Russia (rɐˈsʲijə), officially the Russian Federation (p), is a country in Eurasia. At, Russia is the largest country in the world by area, covering more than one-eighth of the Earth's inhabited land area, and the ninth most populous, with over 144 million people as of December 2017, excluding Crimea. About 77% of the population live in the western, European part of the country. Russia's capital Moscow is one of the largest cities in the world; other major cities include Saint Petersburg, Novosibirsk, Yekaterinburg and Nizhny Novgorod. Extending across the entirety of Northern Asia and much of Eastern Europe, Russia spans eleven time zones and incorporates a wide range of environments and landforms. From northwest to southeast, Russia shares land borders with Norway, Finland, Estonia, Latvia, Lithuania and Poland (both with Kaliningrad Oblast), Belarus, Ukraine, Georgia, Azerbaijan, Kazakhstan, China, Mongolia and North Korea. It shares maritime borders with Japan by the Sea of Okhotsk and the U.S. state of Alaska across the Bering Strait. The East Slavs emerged as a recognizable group in Europe between the 3rd and 8th centuries AD. Founded and ruled by a Varangian warrior elite and their descendants, the medieval state of Rus arose in the 9th century. In 988 it adopted Orthodox Christianity from the Byzantine Empire, beginning the synthesis of Byzantine and Slavic cultures that defined Russian culture for the next millennium. Rus' ultimately disintegrated into a number of smaller states; most of the Rus' lands were overrun by the Mongol invasion and became tributaries of the nomadic Golden Horde in the 13th century. The Grand Duchy of Moscow gradually reunified the surrounding Russian principalities, achieved independence from the Golden Horde. By the 18th century, the nation had greatly expanded through conquest, annexation, and exploration to become the Russian Empire, which was the third largest empire in history, stretching from Poland on the west to Alaska on the east. Following the Russian Revolution, the Russian Soviet Federative Socialist Republic became the largest and leading constituent of the Union of Soviet Socialist Republics, the world's first constitutionally socialist state. The Soviet Union played a decisive role in the Allied victory in World War II, and emerged as a recognized superpower and rival to the United States during the Cold War. The Soviet era saw some of the most significant technological achievements of the 20th century, including the world's first human-made satellite and the launching of the first humans in space. By the end of 1990, the Soviet Union had the world's second largest economy, largest standing military in the world and the largest stockpile of weapons of mass destruction. Following the dissolution of the Soviet Union in 1991, twelve independent republics emerged from the USSR: Russia, Ukraine, Belarus, Kazakhstan, Uzbekistan, Armenia, Azerbaijan, Georgia, Kyrgyzstan, Moldova, Tajikistan, Turkmenistan and the Baltic states regained independence: Estonia, Latvia, Lithuania; the Russian SFSR reconstituted itself as the Russian Federation and is recognized as the continuing legal personality and a successor of the Soviet Union. It is governed as a federal semi-presidential republic. The Russian economy ranks as the twelfth largest by nominal GDP and sixth largest by purchasing power parity in 2015. Russia's extensive mineral and energy resources are the largest such reserves in the world, making it one of the leading producers of oil and natural gas globally. The country is one of the five recognized nuclear weapons states and possesses the largest stockpile of weapons of mass destruction. Russia is a great power as well as a regional power and has been characterised as a potential superpower. It is a permanent member of the United Nations Security Council and an active global partner of ASEAN, as well as a member of the G20, the Shanghai Cooperation Organisation (SCO), the Council of Europe, the Asia-Pacific Economic Cooperation (APEC), the Organization for Security and Co-operation in Europe (OSCE), and the World Trade Organization (WTO), as well as being the leading member of the Commonwealth of Independent States (CIS), the Collective Security Treaty Organization (CSTO) and one of the five members of the Eurasian Economic Union (EEU), along with Armenia, Belarus, Kazakhstan and Kyrgyzstan.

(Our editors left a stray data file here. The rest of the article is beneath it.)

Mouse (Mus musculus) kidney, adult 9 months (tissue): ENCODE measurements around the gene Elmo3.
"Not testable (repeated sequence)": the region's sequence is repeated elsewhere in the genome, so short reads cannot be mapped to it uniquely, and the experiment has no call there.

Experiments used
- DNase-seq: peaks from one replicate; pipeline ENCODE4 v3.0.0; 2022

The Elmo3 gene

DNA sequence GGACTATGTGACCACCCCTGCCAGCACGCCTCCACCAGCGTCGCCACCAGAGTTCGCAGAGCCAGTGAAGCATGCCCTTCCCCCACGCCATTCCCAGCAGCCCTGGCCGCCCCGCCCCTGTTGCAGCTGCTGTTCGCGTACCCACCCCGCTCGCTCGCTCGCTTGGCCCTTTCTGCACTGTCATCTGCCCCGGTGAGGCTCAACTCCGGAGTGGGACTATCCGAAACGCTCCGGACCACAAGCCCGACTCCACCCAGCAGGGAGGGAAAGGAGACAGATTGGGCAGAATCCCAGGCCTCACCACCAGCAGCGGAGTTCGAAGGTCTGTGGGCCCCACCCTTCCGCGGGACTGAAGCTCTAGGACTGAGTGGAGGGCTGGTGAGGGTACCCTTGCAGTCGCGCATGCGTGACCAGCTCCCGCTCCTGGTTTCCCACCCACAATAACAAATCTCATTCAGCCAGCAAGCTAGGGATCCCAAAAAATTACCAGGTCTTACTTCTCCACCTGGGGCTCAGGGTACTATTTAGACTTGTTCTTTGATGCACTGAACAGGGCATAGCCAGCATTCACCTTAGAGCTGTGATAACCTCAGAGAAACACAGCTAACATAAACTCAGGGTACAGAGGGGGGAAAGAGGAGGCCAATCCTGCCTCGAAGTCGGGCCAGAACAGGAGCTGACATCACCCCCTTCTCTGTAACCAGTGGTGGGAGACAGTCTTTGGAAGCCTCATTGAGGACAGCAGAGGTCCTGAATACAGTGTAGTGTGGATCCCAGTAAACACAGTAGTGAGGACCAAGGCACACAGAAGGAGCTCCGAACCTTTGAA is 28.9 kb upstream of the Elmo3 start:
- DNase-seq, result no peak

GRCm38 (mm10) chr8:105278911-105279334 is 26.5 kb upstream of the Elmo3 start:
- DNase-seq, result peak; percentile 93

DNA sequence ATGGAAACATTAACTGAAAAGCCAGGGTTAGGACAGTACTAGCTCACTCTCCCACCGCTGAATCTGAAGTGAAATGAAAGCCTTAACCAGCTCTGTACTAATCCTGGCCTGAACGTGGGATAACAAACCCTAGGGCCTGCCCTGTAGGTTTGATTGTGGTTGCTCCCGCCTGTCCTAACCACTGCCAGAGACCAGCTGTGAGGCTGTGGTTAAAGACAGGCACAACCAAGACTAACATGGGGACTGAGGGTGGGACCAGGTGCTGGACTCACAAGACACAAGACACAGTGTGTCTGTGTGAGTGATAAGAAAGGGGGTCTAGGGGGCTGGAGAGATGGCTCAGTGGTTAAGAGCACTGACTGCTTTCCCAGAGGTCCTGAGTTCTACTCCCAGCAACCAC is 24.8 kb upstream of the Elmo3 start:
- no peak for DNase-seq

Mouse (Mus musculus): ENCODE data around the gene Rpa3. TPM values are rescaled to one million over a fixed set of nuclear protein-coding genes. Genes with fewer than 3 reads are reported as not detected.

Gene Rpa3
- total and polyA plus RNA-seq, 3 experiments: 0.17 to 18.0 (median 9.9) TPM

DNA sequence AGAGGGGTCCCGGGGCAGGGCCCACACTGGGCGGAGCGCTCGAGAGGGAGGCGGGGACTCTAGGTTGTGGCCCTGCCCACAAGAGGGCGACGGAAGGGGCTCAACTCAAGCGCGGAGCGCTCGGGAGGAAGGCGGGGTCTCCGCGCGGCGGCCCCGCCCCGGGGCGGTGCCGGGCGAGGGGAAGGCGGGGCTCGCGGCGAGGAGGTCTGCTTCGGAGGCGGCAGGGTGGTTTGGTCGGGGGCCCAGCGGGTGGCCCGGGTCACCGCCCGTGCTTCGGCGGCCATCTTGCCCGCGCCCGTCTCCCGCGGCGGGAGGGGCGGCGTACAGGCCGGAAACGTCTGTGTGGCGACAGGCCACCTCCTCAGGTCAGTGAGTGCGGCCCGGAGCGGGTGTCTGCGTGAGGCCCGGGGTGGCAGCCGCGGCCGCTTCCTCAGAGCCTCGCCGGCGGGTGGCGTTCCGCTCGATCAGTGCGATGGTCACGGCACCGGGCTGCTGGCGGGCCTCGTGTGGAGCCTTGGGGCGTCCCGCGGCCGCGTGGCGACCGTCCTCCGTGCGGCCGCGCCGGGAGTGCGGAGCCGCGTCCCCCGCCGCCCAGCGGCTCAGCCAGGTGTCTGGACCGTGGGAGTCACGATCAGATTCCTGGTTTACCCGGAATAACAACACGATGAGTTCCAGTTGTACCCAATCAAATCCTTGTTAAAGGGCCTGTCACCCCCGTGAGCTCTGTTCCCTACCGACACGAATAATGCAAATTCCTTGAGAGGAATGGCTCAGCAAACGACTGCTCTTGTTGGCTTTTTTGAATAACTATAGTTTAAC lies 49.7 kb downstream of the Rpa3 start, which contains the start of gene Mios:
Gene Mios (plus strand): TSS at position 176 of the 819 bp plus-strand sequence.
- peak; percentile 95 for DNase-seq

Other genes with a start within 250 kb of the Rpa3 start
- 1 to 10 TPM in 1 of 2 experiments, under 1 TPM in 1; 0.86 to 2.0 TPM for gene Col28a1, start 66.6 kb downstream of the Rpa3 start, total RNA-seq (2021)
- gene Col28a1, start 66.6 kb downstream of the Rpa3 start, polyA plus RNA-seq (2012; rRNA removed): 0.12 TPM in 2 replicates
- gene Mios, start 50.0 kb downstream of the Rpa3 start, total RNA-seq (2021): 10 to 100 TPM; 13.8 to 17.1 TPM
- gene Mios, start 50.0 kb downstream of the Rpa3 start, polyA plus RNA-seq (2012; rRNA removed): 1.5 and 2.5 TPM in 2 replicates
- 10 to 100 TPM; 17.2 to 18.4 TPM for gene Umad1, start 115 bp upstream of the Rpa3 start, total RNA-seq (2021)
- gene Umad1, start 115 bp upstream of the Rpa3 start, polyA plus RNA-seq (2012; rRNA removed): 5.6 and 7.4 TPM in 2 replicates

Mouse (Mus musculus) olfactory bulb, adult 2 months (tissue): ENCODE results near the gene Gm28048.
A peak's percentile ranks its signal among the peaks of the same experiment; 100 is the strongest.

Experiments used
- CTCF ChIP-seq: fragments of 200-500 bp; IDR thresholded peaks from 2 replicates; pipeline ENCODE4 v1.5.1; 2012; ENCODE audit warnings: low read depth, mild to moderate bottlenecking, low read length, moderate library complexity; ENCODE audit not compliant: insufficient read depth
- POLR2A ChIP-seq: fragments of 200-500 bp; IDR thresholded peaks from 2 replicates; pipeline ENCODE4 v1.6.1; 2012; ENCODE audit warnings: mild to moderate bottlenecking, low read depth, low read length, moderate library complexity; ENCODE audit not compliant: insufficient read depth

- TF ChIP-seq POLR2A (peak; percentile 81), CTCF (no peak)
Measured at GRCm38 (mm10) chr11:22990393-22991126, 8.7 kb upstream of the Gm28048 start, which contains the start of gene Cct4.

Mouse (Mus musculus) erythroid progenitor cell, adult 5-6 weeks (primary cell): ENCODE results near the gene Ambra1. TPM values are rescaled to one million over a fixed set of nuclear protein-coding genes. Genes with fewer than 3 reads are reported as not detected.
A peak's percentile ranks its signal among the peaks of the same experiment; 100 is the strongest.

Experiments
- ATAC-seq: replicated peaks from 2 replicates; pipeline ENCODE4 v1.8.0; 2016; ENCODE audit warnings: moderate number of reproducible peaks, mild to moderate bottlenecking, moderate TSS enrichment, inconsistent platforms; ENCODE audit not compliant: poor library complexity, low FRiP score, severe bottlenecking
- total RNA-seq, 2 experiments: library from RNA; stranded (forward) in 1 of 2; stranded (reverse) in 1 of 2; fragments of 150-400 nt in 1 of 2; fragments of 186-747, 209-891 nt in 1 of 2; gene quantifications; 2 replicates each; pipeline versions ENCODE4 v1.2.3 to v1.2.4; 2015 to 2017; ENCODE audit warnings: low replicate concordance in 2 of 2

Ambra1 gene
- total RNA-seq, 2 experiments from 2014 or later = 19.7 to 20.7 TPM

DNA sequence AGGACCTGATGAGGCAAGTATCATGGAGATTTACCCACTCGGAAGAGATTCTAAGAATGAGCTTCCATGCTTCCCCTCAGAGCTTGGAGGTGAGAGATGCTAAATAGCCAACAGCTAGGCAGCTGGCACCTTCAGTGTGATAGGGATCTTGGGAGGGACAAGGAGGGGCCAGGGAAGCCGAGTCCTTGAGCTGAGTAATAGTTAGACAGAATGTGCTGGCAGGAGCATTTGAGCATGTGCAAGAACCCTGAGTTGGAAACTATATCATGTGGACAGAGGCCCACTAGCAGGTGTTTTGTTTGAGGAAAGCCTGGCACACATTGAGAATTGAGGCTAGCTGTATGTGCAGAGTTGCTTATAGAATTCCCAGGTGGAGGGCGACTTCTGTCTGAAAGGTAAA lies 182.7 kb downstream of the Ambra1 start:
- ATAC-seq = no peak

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Russian language